It was Thanksgiving 2020, and I was sitting in my sister’s living room. After a disastrous evening with our father where we had bailed on the family gathering early, we were hanging on her couch eating mini-churros.
“Hey, you wanna watch some wrestling?”
My sister had started watching AEW as a pandemic hobby, brought into it by her partners. While we were on her couch, she started pulling up matches on YouTube on AEW Dark. She started explaining wrestlers to me, their gimmicks, and which ones were her favorites. That branched off into other AEW-adjacent YouTube shows, like BTE and the other vlogs. The night was great fun, just searching through videos for fun matches and unique characters.
It’s where my love for wrestling started. Over the last few months, I’ve found a group I do watch parties with, but even with three hours of TV between Dynamite and Rampage, I find myself coming back to Dark and its newer sister program Elevation. A part of that is that Dark and Elevation are in their own weird niche. Kenny Omega doesn’t show up on Dark, and the Inner Circle and the Pinnacle don’t make more than the odd appearance(Unless it’s WARDLOW WEEK, baby). Instead, it’s where the truly weird personalities hang out.
Especially in the first half of 2021, in the Daly’s Place era, Dark became something of a mainstay for me. I would watch past episodes to just absorb more wrestling. Dark episodes on youtube tended to be longer than Dynamite shows, and while there may not have been as many stories that were outright being told as those that were on TV weekly, it had its share of heroes and it was great to have on in the background.
The patron saint of AEW Dark is none other than Fuego del Sol: Alabama’s third-favorite luchador, the master of the Tornado DDT. Fuego showing up in a Dark match and losing to a heel padding their win totals is a tradition like any other. The perennial underdog, Fuego Del Sol is your favorite C-List comics character who you pop for when they show up in a splash page. Watching as many Dark matches as I could, of thirty-four consecutive losses, was like watching the platonic ideal of wrestling, of the perennial underdog who keeps coming back to fight. You know how a Fuego Del Sol match will end, but you still love them.
Most of the time on the Youtube shows you can make a pretty good guess as to who’s going to win before the match starts. There are squash matches that exist to support AEW’s internal canon of wins and losses, to get their rankings. Thunder Rosa’s fought in thirty singles and tag matches this year, and the majority of them are on Youtube. But how does a group like the Wingmen, a mix of hot guys hanging out and forcing himboification on their opponents, form with a guy like JD Drake sliding in? In between the random match where Baron Black or the local indie talent take the pin, you get these stories that occupy the lower half of the card.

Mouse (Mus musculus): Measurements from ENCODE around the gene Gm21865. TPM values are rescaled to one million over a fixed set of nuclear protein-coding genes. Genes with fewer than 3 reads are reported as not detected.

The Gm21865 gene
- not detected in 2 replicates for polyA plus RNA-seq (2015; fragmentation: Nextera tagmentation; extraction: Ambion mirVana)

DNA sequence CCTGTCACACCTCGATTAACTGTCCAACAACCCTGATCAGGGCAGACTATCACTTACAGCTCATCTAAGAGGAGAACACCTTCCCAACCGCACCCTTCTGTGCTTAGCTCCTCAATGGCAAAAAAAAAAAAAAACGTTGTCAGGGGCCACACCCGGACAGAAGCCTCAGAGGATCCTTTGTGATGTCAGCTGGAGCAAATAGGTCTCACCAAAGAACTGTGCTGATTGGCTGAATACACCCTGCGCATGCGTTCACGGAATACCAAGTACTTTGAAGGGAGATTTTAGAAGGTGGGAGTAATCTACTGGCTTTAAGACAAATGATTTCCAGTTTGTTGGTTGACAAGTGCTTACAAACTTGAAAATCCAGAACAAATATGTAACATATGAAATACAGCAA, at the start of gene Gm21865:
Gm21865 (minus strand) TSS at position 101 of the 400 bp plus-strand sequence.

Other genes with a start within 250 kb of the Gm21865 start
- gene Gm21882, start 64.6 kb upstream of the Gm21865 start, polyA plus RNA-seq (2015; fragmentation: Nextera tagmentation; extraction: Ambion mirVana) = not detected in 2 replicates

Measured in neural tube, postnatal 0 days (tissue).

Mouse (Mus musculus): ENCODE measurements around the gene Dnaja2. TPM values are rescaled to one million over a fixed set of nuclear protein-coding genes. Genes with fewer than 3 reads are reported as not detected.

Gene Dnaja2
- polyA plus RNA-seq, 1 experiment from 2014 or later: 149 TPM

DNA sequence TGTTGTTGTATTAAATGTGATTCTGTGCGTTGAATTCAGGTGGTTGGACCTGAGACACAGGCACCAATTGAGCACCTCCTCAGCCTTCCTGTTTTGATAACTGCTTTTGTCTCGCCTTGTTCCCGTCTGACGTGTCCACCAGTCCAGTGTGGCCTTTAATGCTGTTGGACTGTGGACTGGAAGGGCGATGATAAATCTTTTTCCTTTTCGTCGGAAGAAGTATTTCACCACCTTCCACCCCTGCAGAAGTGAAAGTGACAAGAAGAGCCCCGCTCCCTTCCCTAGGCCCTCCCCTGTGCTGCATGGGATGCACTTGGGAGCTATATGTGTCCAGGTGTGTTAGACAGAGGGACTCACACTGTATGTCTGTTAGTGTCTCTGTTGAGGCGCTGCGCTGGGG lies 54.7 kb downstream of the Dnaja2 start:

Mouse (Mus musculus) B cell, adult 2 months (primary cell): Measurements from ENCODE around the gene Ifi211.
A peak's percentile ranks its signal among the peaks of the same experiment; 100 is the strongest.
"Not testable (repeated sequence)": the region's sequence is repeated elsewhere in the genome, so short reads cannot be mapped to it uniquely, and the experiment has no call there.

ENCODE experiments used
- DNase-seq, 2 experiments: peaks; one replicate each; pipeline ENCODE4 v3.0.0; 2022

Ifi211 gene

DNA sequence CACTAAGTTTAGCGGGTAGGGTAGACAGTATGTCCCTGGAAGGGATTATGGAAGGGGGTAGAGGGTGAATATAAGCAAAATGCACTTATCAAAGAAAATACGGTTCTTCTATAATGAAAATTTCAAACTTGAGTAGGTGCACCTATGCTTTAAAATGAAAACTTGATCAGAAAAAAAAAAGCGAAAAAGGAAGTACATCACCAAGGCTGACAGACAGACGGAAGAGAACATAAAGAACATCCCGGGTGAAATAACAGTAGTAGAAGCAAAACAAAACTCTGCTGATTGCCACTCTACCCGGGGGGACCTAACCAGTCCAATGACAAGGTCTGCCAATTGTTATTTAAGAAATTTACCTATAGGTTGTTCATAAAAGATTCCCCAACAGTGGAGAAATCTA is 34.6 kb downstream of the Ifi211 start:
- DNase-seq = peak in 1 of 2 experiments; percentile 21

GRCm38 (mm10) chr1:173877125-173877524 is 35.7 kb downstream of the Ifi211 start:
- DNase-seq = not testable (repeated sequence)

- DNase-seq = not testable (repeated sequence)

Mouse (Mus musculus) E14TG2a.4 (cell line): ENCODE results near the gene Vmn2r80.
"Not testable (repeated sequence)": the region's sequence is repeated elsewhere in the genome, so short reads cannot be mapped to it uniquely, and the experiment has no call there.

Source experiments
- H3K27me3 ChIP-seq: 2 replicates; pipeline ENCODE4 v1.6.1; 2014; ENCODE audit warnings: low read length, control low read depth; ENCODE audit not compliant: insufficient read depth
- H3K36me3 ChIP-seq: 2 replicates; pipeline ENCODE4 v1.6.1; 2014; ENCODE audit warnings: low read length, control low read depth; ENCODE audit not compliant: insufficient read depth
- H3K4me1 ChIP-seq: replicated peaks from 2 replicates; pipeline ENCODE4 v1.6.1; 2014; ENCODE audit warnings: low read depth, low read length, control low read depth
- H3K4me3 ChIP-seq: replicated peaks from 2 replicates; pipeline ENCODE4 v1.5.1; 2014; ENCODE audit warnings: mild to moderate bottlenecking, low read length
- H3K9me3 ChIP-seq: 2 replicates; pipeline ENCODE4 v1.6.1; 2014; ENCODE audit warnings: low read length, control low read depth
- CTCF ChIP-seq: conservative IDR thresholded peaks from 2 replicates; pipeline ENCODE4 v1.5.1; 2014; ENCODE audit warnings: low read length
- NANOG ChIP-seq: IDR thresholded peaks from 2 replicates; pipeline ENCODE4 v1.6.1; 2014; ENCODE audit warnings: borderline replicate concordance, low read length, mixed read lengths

Is it for everyone? Absolutely not. It’s hours of new content each week. But I would be lying if I said that watching Jungle Boy on Dark every week grinding out matches didn’t make me even more of a fan of his once he’s started getting big matches on TV.
It’s also where, unfortunately, a lot of the women’s competition is. AEW has a problem – they show two women’s matches on TV a week, one per show. If we’re lucky, we might get an additional angle or promo sprinkled in there. The talent there is real, though outside of a few feuds, it’s not something you see on television too often. Most often it tends to be limited to, in recent times, whatever feud Britt Baker is in. Don’t take this the wrong way, I love my favorite dentist, but there is a lot of other talent there, which most often ends up on Dark. Recently, Big Swole and Diamante had a great feud that ended in a “Three Strikes” match as Dark’s main event. It was great! Go watch it now. I’ll wait.
Great. Wasn’t that fun? That’s what I want to share with readers. Don’t have the time to watch a show? I’ll share the relevant story bits, share a fun match or two that shows off some talent on the roster, and I’ll occasionally plug a fun guest wrestler who appears on the show.
Lastly, there’s one part of the Dark experience that cannot be understated: the announcing. Elevation’s pair of Tony Schiavone and Paul Wight had a bumpy start, though they have settled into a more familiar rhythm, though Eddie Kingston making regular appearances at the desk is always a welcome treat and brings the show to another level. But where the show really shines is on Dark with Excalibur and Taz. The pair have an effortless rapport, mixing Excalibur’s encyclopedic knowledge of all things wrestling and put-upon straightman bit with Taz’s heelish opinions and chihuahua attitude. The two can slide anyone into the booth with them, even to the point where Negative One, a nine year old, occupied the third chair in some matches to bully Excalibur earlier this year.
It’s an experience that feels wholly like the rest of AEW’s product, though dialed down from the often frenetic jam-packed marquee events to the equivalent of an easy podcast to have on in the background. It’s my goal to share it with you readers, and hopefully, get at least some of you in on the unhinged fun of Taz threatening wrestlers because they stole his color scheme.